The John C. Danforth Center on Religion and Politics at Washington University in St. Louis will host a discussion with Heather Cox Richardson, author of “Democracy Awakening: Notes on the State of America,” from 7-8:30 p.m. Monday, Dec. 4, in Graham Chapel.
During the mid-17th century, Anglo-American Protestants described Native American ceremonies as savage devilry, Islamic teaching as violent chicanery, and Catholicism as repugnant superstition. By the mid-18th century, they described amicable debates with Algonquian religious leaders, conversations with Muslim scholars, and encounters with priests in Catholic Canada and Europe. What explains this poignant shift?
As a biology faculty member, Professor Emerita Ursula Goodenough invited non-science majors to understand and reflect on the history of life on Earth. The second edition of her book, The Sacred Depths of Nature: How Life Has Emerged and Evolved, brings the wondrous saga to a new audience.
In 32 years as spiritual leader of the CSC, Fr. Gary Braun has made a lasting impact by challenging generations of WashU students — Catholic and non-Catholic — to be better. But it’s nearing time for him to begin a new chapter.
While the ruling in the Maine case is unsurprising given the court’s recent decisions around freedom of religion, some of the rhetoric around the case misrepresents the role of constitutional protections for religion in a pluralistic society, said John Inazu, expert on law and religion at Washington University in St. Louis.
In the course ‘The Good Life Between Religion and Politics,’ students learn the importance of asking questions about what constitutes a well-lived life.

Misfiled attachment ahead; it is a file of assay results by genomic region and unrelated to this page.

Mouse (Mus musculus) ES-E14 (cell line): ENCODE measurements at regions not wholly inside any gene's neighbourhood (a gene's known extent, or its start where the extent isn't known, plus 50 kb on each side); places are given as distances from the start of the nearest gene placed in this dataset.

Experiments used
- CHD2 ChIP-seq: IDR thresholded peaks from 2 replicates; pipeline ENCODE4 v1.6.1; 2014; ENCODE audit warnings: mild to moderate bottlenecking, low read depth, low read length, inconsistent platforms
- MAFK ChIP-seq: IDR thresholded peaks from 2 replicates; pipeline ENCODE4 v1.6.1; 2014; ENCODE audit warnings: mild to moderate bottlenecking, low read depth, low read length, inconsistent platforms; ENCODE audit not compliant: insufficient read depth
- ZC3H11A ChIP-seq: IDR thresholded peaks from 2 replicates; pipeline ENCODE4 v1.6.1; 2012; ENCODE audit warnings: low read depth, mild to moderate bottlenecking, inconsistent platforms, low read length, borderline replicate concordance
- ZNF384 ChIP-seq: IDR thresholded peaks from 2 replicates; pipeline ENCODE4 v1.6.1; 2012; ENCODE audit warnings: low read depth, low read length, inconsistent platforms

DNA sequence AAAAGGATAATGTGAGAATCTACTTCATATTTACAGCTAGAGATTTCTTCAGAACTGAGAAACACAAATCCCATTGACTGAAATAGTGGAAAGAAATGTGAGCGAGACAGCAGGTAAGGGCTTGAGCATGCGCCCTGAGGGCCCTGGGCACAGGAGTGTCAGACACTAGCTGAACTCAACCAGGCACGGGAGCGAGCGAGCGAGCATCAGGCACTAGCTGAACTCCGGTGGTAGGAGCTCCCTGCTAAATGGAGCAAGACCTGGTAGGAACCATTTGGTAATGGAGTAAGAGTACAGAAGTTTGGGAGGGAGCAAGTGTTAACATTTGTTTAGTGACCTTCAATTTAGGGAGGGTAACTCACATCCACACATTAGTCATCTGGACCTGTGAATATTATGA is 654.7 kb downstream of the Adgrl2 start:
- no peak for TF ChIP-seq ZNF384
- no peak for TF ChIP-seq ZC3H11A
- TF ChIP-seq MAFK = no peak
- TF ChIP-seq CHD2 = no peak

The Laws of Hammurabi is one of the earliest law codes, dating from the eighteenth century BCE Mesopotamia (ancient Iraq). It is the culmination of a tradition in which scribes would demonstrate their legal flair by composing statutes on a repertoire of traditional cases, articulating what they deemed just and fair. The book describes how […]
Abram Van Engen, professor of English in Arts & Sciences, has co-edited a new collection of essays about religious feeling in early American history and literature.
New research by Clara L. Wilkins and Lerone Martin in Arts & Sciences explains why some Christians view recent LGBTQ progress as a threat and offers possible interventions to reduce such all-or-nothing beliefs.
Human rights lawyer Arsalan Iftikhar, AB ’99, JD ’03, takes on Islamophobia through the lens of the brutal Christchurch slaughter. In March 2019, a heavily-armed white supremacist walked into two mosques in Christchurch, New Zealand, and slaughtered 51 innocent Muslim worshippers while broadcasting on Facebook Live for the world to see. After the Christchurch mosque massacre, […]